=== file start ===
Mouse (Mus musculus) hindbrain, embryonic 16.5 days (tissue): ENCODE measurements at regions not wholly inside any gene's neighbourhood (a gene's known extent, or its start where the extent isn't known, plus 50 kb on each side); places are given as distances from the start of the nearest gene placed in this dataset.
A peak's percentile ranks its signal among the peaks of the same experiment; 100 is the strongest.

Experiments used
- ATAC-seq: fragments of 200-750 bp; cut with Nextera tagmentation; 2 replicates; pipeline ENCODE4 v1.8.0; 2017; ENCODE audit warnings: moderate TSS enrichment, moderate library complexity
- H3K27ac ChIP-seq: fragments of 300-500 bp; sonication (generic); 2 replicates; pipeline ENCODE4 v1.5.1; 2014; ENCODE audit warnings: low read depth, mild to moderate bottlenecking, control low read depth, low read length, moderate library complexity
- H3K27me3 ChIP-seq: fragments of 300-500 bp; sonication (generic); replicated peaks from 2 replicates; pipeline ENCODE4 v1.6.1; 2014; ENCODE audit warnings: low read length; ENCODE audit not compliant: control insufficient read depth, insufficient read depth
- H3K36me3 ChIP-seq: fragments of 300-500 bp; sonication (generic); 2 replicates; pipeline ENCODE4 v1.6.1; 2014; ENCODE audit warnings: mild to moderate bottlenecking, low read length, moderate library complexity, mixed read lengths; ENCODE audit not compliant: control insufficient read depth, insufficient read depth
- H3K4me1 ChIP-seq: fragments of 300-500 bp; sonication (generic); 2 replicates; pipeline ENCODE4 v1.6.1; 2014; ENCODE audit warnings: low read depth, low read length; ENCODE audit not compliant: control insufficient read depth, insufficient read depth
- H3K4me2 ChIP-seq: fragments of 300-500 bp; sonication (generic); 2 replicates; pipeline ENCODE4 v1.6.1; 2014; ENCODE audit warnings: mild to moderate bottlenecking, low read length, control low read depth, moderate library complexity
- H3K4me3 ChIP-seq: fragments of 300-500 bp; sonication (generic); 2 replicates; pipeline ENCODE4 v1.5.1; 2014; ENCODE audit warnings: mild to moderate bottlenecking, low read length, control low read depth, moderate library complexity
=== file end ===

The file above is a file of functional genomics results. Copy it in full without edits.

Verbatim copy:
Mouse (Mus musculus) hindbrain, embryonic 16.5 days (tissue): ENCODE measurements at regions not wholly inside any gene's neighbourhood (a gene's known extent, or its start where the extent isn't known, plus 50 kb on each side); places are given as distances from the start of the nearest gene placed in this dataset.
A peak's percentile ranks its signal among the peaks of the same experiment; 100 is the strongest.

Experiments used
- ATAC-seq: fragments of 200-750 bp; cut with Nextera tagmentation; 2 replicates; pipeline ENCODE4 v1.8.0; 2017; ENCODE audit warnings: moderate TSS enrichment, moderate library complexity
- H3K27ac ChIP-seq: fragments of 300-500 bp; sonication (generic); 2 replicates; pipeline ENCODE4 v1.5.1; 2014; ENCODE audit warnings: low read depth, mild to moderate bottlenecking, control low read depth, low read length, moderate library complexity
- H3K27me3 ChIP-seq: fragments of 300-500 bp; sonication (generic); replicated peaks from 2 replicates; pipeline ENCODE4 v1.6.1; 2014; ENCODE audit warnings: low read length; ENCODE audit not compliant: control insufficient read depth, insufficient read depth
- H3K36me3 ChIP-seq: fragments of 300-500 bp; sonication (generic); 2 replicates; pipeline ENCODE4 v1.6.1; 2014; ENCODE audit warnings: mild to moderate bottlenecking, low read length, moderate library complexity, mixed read lengths; ENCODE audit not compliant: control insufficient read depth, insufficient read depth
- H3K4me1 ChIP-seq: fragments of 300-500 bp; sonication (generic); 2 replicates; pipeline ENCODE4 v1.6.1; 2014; ENCODE audit warnings: low read depth, low read length; ENCODE audit not compliant: control insufficient read depth, insufficient read depth
- H3K4me2 ChIP-seq: fragments of 300-500 bp; sonication (generic); 2 replicates; pipeline ENCODE4 v1.6.1; 2014; ENCODE audit warnings: mild to moderate bottlenecking, low read length, control low read depth, moderate library complexity
- H3K4me3 ChIP-seq: fragments of 300-500 bp; sonication (generic); 2 replicates; pipeline ENCODE4 v1.5.1; 2014; ENCODE audit warnings: mild to moderate bottlenecking, low read length, control low read depth, moderate library complexity